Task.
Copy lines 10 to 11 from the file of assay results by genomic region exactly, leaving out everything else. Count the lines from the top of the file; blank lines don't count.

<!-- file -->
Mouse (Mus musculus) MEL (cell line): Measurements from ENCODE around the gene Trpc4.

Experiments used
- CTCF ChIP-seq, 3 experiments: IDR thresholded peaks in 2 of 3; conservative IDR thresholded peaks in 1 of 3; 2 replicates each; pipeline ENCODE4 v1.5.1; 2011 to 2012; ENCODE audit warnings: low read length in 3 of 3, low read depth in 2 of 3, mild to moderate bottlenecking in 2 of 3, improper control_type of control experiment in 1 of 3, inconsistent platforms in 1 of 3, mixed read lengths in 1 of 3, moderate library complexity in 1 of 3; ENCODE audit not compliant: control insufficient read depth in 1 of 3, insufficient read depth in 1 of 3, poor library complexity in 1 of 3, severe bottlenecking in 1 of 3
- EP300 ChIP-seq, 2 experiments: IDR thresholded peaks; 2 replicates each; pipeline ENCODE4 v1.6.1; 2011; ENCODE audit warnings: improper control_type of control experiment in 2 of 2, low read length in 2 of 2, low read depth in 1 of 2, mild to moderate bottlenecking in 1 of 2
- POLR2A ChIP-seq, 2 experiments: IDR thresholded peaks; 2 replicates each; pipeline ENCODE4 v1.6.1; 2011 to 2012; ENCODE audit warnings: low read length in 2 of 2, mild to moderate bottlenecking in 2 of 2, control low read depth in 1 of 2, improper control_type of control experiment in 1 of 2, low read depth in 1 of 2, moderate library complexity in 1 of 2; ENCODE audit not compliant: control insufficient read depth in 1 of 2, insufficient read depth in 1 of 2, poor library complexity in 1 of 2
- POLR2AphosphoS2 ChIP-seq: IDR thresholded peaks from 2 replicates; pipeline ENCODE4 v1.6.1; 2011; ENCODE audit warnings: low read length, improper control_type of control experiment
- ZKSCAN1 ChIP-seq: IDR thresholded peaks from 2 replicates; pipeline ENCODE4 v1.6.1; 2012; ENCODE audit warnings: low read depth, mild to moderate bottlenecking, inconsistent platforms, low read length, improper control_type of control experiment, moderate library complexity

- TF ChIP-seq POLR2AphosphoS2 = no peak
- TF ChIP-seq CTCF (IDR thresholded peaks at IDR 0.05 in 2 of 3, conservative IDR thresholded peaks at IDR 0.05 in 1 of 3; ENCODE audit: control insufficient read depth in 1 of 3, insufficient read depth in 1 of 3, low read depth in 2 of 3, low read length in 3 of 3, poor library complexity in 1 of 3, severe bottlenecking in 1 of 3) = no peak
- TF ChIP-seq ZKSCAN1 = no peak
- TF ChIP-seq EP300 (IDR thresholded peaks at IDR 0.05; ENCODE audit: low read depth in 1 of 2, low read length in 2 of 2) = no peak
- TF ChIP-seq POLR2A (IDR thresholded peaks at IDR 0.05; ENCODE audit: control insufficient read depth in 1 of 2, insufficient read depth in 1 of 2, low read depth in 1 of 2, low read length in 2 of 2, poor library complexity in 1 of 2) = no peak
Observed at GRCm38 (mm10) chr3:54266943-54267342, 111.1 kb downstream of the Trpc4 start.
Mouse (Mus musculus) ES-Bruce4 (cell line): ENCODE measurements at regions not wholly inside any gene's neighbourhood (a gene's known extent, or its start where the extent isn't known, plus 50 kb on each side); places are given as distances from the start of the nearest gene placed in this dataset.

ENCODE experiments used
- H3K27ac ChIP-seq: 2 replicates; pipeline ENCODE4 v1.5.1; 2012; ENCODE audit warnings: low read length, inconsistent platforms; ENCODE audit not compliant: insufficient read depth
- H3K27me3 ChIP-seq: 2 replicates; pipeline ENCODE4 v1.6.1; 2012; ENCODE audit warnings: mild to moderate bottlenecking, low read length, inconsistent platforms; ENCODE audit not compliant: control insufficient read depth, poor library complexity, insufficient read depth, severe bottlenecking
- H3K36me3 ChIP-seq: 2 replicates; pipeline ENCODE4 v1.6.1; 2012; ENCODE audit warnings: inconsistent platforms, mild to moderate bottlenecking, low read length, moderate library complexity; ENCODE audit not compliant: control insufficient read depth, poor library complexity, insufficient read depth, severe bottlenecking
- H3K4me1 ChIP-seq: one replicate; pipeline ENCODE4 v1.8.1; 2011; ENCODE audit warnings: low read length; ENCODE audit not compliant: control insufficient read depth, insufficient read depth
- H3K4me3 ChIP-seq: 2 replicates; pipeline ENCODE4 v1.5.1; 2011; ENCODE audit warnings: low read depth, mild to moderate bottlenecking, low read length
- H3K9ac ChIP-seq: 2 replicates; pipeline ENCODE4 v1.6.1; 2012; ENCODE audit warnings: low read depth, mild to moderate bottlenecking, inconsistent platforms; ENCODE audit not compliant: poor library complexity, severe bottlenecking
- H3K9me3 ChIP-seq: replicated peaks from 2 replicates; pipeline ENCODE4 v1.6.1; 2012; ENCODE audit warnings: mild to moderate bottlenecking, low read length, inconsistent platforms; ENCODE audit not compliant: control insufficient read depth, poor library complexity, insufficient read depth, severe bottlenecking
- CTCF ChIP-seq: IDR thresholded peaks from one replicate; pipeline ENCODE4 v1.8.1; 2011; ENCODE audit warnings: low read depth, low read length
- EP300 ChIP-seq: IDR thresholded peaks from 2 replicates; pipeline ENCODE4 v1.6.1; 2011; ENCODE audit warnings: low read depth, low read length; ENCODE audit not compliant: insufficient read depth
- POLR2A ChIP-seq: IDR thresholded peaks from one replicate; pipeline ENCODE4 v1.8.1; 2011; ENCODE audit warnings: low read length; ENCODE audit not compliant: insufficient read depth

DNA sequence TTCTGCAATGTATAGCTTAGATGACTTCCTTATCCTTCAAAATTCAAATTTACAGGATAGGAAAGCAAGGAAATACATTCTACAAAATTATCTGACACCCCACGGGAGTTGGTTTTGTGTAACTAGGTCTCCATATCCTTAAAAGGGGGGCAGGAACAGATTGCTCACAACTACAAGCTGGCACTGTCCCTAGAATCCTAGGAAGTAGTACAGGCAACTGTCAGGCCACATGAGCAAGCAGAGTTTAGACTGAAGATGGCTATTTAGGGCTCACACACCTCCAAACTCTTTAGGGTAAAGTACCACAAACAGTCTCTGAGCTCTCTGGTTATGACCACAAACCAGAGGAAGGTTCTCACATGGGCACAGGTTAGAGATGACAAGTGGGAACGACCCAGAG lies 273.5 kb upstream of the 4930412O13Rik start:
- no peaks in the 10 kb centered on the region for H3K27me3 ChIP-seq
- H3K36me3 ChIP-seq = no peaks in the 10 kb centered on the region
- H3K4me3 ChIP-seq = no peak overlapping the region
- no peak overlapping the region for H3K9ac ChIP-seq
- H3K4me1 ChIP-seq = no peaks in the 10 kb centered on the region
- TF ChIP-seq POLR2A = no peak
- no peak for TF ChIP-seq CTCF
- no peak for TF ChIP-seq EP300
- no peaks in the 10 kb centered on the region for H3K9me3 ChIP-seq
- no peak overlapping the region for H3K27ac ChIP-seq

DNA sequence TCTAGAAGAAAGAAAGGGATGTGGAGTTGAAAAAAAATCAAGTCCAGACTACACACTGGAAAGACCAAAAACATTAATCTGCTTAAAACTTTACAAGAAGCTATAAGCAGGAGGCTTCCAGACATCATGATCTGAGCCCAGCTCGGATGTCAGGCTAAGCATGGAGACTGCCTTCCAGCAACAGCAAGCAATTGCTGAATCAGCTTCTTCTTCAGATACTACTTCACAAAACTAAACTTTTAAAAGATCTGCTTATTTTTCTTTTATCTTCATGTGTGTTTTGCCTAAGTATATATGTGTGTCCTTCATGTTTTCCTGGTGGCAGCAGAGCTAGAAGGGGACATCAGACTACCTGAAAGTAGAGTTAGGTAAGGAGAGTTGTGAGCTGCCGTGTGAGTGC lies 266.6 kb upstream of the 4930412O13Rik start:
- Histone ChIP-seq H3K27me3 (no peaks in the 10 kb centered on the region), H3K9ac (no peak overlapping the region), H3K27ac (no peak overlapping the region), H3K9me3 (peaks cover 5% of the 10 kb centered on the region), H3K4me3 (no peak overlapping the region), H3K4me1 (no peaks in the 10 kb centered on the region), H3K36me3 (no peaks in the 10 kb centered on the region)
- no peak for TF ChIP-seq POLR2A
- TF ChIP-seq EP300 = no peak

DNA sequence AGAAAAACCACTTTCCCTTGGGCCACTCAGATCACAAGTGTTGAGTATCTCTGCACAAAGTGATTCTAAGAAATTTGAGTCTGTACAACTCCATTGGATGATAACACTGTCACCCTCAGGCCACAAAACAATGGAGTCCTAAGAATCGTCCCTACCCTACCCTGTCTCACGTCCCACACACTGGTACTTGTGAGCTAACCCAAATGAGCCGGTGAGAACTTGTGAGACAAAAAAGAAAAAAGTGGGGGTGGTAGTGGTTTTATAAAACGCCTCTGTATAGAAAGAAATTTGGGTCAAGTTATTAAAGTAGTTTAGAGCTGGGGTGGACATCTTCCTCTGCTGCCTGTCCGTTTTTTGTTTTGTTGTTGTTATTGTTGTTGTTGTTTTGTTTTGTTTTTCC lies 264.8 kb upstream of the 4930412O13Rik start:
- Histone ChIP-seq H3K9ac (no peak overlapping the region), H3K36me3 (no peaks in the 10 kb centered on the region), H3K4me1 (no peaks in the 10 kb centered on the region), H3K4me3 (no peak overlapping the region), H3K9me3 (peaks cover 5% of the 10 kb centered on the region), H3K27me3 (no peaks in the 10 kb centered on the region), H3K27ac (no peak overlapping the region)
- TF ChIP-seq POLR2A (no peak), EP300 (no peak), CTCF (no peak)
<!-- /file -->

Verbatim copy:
- TF ChIP-seq ZKSCAN1 = no peak
- TF ChIP-seq EP300 (IDR thresholded peaks at IDR 0.05; ENCODE audit: low read depth in 1 of 2, low read length in 2 of 2) = no peak